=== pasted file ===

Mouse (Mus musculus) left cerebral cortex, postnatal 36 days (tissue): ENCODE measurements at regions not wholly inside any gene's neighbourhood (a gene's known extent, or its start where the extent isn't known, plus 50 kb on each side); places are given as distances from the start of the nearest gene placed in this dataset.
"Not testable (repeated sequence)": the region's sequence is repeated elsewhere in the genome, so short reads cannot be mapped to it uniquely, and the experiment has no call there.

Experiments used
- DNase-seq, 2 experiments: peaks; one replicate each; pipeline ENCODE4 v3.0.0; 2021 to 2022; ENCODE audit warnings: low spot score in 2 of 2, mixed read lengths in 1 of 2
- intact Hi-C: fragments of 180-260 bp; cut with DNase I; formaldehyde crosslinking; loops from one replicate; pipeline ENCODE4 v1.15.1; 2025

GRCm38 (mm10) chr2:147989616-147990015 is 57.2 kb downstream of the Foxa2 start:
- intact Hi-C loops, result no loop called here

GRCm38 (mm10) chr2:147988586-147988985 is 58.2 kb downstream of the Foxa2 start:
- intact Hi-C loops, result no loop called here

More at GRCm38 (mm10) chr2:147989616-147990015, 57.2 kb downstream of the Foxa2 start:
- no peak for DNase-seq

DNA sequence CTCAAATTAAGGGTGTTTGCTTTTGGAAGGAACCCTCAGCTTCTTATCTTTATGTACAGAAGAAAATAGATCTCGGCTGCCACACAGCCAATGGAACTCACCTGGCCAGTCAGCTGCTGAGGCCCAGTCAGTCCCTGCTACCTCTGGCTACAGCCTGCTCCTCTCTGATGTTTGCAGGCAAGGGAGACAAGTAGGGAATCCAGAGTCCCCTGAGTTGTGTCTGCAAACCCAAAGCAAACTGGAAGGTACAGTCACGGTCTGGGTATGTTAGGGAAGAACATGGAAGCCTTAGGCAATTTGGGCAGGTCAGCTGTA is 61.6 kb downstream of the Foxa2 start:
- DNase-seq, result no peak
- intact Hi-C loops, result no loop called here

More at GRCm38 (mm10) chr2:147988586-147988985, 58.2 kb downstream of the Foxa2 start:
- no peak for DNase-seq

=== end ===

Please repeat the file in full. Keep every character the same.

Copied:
Mouse (Mus musculus) left cerebral cortex, postnatal 36 days (tissue): ENCODE measurements at regions not wholly inside any gene's neighbourhood (a gene's known extent, or its start where the extent isn't known, plus 50 kb on each side); places are given as distances from the start of the nearest gene placed in this dataset.
"Not testable (repeated sequence)": the region's sequence is repeated elsewhere in the genome, so short reads cannot be mapped to it uniquely, and the experiment has no call there.

Experiments used
- DNase-seq, 2 experiments: peaks; one replicate each; pipeline ENCODE4 v3.0.0; 2021 to 2022; ENCODE audit warnings: low spot score in 2 of 2, mixed read lengths in 1 of 2
- intact Hi-C: fragments of 180-260 bp; cut with DNase I; formaldehyde crosslinking; loops from one replicate; pipeline ENCODE4 v1.15.1; 2025

GRCm38 (mm10) chr2:147989616-147990015 is 57.2 kb downstream of the Foxa2 start:
- intact Hi-C loops, result no loop called here

GRCm38 (mm10) chr2:147988586-147988985 is 58.2 kb downstream of the Foxa2 start:
- intact Hi-C loops, result no loop called here

More at GRCm38 (mm10) chr2:147989616-147990015, 57.2 kb downstream of the Foxa2 start:
- no peak for DNase-seq

DNA sequence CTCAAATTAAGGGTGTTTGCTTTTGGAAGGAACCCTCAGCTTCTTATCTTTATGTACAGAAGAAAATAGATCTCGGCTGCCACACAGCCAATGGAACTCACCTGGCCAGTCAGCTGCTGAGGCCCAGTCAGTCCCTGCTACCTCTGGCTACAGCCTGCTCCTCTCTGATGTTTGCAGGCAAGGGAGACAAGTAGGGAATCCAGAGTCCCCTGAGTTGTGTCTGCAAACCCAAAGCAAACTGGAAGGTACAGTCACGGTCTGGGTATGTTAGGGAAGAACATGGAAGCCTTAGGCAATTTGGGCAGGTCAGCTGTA is 61.6 kb downstream of the Foxa2 start:
- DNase-seq, result no peak
- intact Hi-C loops, result no loop called here

More at GRCm38 (mm10) chr2:147988586-147988985, 58.2 kb downstream of the Foxa2 start:
- no peak for DNase-seq